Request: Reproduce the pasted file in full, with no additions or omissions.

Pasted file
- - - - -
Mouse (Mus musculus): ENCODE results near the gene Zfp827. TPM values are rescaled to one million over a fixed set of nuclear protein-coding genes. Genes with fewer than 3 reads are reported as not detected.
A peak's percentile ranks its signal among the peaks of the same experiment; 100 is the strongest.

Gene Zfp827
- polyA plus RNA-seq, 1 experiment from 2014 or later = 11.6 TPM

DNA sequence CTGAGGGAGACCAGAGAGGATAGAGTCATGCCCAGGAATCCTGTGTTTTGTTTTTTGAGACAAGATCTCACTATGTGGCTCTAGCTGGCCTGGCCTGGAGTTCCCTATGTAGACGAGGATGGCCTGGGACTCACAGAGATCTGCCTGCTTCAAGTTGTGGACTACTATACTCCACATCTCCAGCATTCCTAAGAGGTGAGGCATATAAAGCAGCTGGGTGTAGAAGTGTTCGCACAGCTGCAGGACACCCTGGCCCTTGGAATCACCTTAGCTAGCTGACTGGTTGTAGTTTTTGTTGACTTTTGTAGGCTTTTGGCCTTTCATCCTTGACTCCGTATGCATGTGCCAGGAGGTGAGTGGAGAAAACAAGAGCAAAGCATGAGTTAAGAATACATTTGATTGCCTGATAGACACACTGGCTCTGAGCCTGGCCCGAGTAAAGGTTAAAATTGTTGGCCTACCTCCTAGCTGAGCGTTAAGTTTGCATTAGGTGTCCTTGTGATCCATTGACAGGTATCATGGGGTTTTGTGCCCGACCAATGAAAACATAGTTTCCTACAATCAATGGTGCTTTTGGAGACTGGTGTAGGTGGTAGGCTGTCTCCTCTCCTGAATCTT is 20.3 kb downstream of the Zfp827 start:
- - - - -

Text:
Mouse (Mus musculus): ENCODE results near the gene Zfp827. TPM values are rescaled to one million over a fixed set of nuclear protein-coding genes. Genes with fewer than 3 reads are reported as not detected.
A peak's percentile ranks its signal among the peaks of the same experiment; 100 is the strongest.

Gene Zfp827
- polyA plus RNA-seq, 1 experiment from 2014 or later = 11.6 TPM

DNA sequence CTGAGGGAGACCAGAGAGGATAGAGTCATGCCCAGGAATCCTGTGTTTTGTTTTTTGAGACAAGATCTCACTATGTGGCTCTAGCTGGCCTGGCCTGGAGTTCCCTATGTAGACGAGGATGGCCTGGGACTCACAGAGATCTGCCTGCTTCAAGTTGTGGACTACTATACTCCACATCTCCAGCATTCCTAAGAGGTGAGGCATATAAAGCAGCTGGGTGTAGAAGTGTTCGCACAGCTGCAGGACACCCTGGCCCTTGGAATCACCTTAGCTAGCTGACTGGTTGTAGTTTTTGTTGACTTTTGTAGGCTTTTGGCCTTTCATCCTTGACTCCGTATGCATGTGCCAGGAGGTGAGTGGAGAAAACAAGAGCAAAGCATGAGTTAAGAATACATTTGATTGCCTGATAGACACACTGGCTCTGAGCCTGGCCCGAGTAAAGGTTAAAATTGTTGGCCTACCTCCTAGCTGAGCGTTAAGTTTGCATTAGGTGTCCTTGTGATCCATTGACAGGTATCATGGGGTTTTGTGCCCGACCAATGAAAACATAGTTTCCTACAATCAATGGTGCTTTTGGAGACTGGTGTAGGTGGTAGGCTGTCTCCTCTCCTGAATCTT is 20.3 kb downstream of the Zfp827 start: